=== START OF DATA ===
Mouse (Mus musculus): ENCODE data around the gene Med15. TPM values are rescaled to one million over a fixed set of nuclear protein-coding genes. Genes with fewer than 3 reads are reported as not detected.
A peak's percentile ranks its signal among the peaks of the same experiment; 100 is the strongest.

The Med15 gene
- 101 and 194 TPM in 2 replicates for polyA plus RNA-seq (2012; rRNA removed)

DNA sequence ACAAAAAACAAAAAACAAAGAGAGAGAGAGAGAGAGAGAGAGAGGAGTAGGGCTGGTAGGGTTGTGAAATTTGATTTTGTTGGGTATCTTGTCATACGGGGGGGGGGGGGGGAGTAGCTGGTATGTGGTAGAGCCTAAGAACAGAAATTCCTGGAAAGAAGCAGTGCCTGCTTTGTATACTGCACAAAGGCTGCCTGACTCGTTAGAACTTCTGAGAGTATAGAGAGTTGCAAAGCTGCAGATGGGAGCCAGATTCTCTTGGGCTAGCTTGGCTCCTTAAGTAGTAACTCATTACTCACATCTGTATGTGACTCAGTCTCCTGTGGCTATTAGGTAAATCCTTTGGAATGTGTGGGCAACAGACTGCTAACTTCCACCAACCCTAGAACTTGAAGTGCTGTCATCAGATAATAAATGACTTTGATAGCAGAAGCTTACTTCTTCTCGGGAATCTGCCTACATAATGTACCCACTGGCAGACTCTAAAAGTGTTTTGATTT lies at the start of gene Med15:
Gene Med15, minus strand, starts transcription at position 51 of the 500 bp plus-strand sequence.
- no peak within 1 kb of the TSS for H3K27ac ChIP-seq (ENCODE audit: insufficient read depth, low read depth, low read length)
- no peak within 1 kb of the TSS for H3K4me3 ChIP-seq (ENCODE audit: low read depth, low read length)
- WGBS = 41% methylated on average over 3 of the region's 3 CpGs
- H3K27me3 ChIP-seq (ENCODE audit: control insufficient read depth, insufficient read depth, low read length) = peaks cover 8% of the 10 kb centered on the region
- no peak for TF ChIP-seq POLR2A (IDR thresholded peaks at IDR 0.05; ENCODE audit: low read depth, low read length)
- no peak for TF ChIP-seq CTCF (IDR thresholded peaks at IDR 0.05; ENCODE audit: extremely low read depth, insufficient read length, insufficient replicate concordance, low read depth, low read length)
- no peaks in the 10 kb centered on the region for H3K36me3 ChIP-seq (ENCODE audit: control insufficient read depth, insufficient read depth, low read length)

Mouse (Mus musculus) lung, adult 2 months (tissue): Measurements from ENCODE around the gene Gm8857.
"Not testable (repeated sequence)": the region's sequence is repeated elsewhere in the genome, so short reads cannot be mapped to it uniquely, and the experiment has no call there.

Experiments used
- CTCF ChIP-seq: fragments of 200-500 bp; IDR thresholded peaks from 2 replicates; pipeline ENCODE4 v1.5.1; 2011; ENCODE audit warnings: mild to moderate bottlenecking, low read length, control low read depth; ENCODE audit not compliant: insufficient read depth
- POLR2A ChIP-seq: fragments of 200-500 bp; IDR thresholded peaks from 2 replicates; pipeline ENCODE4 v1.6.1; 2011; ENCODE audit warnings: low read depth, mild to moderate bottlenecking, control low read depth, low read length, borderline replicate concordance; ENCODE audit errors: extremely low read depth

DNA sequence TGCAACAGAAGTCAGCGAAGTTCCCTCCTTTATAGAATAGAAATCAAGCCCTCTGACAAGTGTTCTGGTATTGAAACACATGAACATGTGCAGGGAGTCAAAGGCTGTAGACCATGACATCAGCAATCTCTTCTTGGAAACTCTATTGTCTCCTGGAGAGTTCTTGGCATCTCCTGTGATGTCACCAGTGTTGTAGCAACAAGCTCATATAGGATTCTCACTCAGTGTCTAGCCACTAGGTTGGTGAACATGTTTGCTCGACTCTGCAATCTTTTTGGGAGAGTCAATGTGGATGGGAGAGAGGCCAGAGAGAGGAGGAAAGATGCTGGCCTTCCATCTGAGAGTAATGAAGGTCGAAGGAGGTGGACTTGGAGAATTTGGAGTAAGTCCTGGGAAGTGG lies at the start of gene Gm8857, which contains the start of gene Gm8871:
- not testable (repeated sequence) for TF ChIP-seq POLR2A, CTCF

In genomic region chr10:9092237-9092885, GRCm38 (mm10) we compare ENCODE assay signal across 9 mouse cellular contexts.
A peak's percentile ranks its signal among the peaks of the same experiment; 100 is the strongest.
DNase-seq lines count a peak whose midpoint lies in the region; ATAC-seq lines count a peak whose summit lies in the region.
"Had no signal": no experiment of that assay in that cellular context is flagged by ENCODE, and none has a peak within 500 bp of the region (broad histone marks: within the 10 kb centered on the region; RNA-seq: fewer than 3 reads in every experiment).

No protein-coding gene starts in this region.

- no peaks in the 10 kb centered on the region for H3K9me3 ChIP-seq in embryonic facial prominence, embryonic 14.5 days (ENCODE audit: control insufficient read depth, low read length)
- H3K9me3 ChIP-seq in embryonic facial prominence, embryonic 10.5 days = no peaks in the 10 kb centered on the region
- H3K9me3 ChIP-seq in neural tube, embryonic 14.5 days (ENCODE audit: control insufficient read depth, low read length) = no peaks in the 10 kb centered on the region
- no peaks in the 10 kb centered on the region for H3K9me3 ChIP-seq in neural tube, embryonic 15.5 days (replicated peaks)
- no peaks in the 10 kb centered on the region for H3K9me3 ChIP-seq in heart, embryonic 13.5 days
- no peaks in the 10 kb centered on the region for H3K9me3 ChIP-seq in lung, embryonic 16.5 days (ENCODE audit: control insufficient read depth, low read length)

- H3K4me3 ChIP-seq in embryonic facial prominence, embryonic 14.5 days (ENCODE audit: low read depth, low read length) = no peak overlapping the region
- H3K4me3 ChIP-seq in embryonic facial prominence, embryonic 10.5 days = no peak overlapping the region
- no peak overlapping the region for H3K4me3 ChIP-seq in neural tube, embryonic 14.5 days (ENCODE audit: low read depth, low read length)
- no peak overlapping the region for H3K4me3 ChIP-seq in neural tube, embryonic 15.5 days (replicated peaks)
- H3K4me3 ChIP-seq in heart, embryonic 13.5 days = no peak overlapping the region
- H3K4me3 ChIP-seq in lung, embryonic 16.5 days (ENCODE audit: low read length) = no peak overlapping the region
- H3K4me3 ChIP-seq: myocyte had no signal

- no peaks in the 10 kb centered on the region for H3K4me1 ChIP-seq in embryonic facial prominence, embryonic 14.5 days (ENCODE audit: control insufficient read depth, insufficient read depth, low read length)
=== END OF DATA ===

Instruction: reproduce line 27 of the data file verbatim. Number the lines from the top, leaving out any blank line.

- H3K9me3 ChIP-seq in embryonic facial prominence, embryonic 10.5 days = no peaks in the 10 kb centered on the region